Pro vs Con: How Has School Desegregation Affected the Black Community?
1 year ago
Two powerful arguments for an issue dividing the nation
Each February brings another Black History Month, and while most celebrations revolve around touting the inventions we’ve contributed to the world and chronicling our firsts, there’s something to be gained from turning an eye to the Black history moments that directly influence every aspect of our lives today. In that spirit, we’re examining the legacy of integration in America, especially as it relates to our education system. Today, we ask the question: A full 58 years after Oliver Brown et al v. Board of Education of Topeka, Kansas, how has school desegregation affected the Black community?
We went to the people who are on the front lines to discuss this issue. On the pro school segregation side, we spoke to Genevieve Siegel-Hawley, a research associate for The Civil Rights Project at UCLA’s Initiative on School Integration. On the other side of the discussion—that is, the side that maintains that there are some definite drawbacks to integrating our education system—we tapped Richard T. Ford, George E. Osborne Professor of Law at Stanford Law School and the author of Rights Gone Wrong: How Law Corrupts the Struggle for Equality. We asked both the exact same questions; their answers have been edited only for clarity and space. Give it a read, then head to the comments to tell us where you fall in this debate. Let the discussion begin:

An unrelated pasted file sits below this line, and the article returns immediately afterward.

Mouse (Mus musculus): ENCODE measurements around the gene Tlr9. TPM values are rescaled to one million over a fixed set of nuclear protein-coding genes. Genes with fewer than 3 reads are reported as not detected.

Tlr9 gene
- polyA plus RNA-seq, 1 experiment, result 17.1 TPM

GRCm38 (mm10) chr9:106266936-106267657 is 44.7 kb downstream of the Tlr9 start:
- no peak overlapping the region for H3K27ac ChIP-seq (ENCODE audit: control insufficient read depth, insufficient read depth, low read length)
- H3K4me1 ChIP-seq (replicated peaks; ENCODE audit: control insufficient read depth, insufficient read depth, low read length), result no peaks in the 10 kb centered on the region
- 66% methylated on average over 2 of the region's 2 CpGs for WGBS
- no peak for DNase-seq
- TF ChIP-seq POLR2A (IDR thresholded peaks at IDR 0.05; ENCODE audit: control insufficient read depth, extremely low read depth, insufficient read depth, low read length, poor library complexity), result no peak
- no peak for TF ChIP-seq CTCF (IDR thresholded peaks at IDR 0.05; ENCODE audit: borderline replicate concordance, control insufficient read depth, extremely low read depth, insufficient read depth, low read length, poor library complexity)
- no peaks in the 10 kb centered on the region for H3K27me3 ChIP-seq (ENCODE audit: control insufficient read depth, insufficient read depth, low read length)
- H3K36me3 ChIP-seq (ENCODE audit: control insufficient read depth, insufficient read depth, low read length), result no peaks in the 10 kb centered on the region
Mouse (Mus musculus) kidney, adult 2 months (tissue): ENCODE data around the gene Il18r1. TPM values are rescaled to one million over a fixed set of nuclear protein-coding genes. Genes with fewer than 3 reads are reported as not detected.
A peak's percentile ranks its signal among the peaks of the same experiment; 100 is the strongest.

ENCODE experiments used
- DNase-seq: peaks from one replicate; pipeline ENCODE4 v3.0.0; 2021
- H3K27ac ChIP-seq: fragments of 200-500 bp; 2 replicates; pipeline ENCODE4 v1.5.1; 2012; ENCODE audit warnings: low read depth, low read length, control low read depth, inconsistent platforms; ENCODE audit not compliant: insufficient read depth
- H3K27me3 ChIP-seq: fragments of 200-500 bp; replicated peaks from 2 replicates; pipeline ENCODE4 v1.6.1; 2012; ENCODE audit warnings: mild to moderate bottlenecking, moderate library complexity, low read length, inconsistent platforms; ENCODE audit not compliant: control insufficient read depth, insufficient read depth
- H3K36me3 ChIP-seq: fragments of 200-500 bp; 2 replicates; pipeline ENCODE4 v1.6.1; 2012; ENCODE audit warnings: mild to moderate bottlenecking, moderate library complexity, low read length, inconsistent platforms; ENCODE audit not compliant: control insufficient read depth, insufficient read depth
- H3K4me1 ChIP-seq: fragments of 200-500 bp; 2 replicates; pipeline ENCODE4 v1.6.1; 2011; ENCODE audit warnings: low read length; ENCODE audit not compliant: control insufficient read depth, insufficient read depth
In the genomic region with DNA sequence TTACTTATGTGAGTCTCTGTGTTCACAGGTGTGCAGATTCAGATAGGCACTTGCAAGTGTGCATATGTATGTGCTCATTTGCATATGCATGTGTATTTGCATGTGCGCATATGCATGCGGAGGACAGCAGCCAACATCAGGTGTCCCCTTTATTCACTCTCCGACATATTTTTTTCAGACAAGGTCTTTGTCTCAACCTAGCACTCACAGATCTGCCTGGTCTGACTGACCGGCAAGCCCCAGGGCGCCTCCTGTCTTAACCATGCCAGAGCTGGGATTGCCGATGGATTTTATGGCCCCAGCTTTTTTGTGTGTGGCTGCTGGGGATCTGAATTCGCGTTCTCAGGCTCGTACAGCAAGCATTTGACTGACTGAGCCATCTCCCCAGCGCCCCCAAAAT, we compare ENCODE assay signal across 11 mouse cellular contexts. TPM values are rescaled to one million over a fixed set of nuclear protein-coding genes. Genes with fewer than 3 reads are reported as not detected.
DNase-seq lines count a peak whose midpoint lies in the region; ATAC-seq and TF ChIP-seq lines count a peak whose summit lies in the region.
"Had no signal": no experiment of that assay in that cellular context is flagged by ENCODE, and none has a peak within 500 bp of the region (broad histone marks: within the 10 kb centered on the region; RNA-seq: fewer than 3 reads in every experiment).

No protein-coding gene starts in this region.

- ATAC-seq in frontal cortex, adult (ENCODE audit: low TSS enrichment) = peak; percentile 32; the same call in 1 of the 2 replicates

Genevieve Siegel-Hawley is a research associate for The Civil Rights Project at UCLA
Loop 21: How did school desegregation following 1954’s Brown v. Board of Education impact the African-American community?
Genevieve Siegel-Hawley: The immediate impact of the Brown decision on the African-American community was difficult to discern. Certainly the ruling was monumental for striking down the “separate but equal” mantra that supported Jim Crow segregation in the South. But the 1955 Brown II decision instructed southern school districts to move forward “with all deliberate speed” in dismantling separate school systems, and the pace was very slow indeed. For over a decade, the South met Brown v. Board with a program of Massive Resistance.